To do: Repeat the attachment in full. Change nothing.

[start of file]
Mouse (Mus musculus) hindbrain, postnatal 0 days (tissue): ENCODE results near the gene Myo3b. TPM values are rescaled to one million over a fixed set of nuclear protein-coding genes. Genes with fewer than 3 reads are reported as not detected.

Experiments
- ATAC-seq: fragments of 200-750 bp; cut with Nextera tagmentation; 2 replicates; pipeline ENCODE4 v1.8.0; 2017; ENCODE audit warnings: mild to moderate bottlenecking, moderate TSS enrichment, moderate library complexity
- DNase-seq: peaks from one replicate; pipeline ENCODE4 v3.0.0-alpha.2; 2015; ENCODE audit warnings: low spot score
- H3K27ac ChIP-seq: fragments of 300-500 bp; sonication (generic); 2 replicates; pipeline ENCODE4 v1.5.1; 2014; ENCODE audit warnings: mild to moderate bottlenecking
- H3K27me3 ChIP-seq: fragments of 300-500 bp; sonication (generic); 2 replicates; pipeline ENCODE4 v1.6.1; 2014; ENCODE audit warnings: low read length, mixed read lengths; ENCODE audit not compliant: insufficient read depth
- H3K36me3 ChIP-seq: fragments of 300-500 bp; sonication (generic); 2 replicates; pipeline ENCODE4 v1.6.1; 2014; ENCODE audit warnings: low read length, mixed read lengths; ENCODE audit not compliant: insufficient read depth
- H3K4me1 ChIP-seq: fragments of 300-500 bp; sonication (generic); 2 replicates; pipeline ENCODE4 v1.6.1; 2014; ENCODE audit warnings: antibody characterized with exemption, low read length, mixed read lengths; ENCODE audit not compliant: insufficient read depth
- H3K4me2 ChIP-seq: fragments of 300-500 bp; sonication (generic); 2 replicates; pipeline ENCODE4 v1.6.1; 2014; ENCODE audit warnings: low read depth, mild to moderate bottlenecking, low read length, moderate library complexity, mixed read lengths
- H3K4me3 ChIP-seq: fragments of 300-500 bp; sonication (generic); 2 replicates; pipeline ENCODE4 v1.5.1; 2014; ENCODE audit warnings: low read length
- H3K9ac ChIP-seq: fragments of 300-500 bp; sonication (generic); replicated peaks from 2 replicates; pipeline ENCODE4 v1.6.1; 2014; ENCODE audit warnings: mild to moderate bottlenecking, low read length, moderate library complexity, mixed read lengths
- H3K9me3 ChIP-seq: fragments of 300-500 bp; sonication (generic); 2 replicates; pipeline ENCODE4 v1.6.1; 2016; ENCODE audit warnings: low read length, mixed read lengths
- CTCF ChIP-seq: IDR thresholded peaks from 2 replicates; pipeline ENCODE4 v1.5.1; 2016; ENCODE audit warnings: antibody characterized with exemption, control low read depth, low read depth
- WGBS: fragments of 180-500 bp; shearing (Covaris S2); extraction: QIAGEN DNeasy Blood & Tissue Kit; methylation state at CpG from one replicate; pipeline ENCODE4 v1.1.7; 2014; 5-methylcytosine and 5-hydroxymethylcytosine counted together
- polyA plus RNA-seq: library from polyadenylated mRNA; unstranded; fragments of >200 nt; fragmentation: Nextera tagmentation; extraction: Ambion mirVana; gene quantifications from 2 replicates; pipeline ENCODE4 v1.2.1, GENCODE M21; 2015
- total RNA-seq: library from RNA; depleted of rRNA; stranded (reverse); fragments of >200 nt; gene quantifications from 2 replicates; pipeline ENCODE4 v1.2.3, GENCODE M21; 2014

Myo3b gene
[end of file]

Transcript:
Mouse (Mus musculus) hindbrain, postnatal 0 days (tissue): ENCODE results near the gene Myo3b. TPM values are rescaled to one million over a fixed set of nuclear protein-coding genes. Genes with fewer than 3 reads are reported as not detected.

Experiments
- ATAC-seq: fragments of 200-750 bp; cut with Nextera tagmentation; 2 replicates; pipeline ENCODE4 v1.8.0; 2017; ENCODE audit warnings: mild to moderate bottlenecking, moderate TSS enrichment, moderate library complexity
- DNase-seq: peaks from one replicate; pipeline ENCODE4 v3.0.0-alpha.2; 2015; ENCODE audit warnings: low spot score
- H3K27ac ChIP-seq: fragments of 300-500 bp; sonication (generic); 2 replicates; pipeline ENCODE4 v1.5.1; 2014; ENCODE audit warnings: mild to moderate bottlenecking
- H3K27me3 ChIP-seq: fragments of 300-500 bp; sonication (generic); 2 replicates; pipeline ENCODE4 v1.6.1; 2014; ENCODE audit warnings: low read length, mixed read lengths; ENCODE audit not compliant: insufficient read depth
- H3K36me3 ChIP-seq: fragments of 300-500 bp; sonication (generic); 2 replicates; pipeline ENCODE4 v1.6.1; 2014; ENCODE audit warnings: low read length, mixed read lengths; ENCODE audit not compliant: insufficient read depth
- H3K4me1 ChIP-seq: fragments of 300-500 bp; sonication (generic); 2 replicates; pipeline ENCODE4 v1.6.1; 2014; ENCODE audit warnings: antibody characterized with exemption, low read length, mixed read lengths; ENCODE audit not compliant: insufficient read depth
- H3K4me2 ChIP-seq: fragments of 300-500 bp; sonication (generic); 2 replicates; pipeline ENCODE4 v1.6.1; 2014; ENCODE audit warnings: low read depth, mild to moderate bottlenecking, low read length, moderate library complexity, mixed read lengths
- H3K4me3 ChIP-seq: fragments of 300-500 bp; sonication (generic); 2 replicates; pipeline ENCODE4 v1.5.1; 2014; ENCODE audit warnings: low read length
- H3K9ac ChIP-seq: fragments of 300-500 bp; sonication (generic); replicated peaks from 2 replicates; pipeline ENCODE4 v1.6.1; 2014; ENCODE audit warnings: mild to moderate bottlenecking, low read length, moderate library complexity, mixed read lengths
- H3K9me3 ChIP-seq: fragments of 300-500 bp; sonication (generic); 2 replicates; pipeline ENCODE4 v1.6.1; 2016; ENCODE audit warnings: low read length, mixed read lengths
- CTCF ChIP-seq: IDR thresholded peaks from 2 replicates; pipeline ENCODE4 v1.5.1; 2016; ENCODE audit warnings: antibody characterized with exemption, control low read depth, low read depth
- WGBS: fragments of 180-500 bp; shearing (Covaris S2); extraction: QIAGEN DNeasy Blood & Tissue Kit; methylation state at CpG from one replicate; pipeline ENCODE4 v1.1.7; 2014; 5-methylcytosine and 5-hydroxymethylcytosine counted together
- polyA plus RNA-seq: library from polyadenylated mRNA; unstranded; fragments of >200 nt; fragmentation: Nextera tagmentation; extraction: Ambion mirVana; gene quantifications from 2 replicates; pipeline ENCODE4 v1.2.1, GENCODE M21; 2015
- total RNA-seq: library from RNA; depleted of rRNA; stranded (reverse); fragments of >200 nt; gene quantifications from 2 replicates; pipeline ENCODE4 v1.2.3, GENCODE M21; 2014

Myo3b gene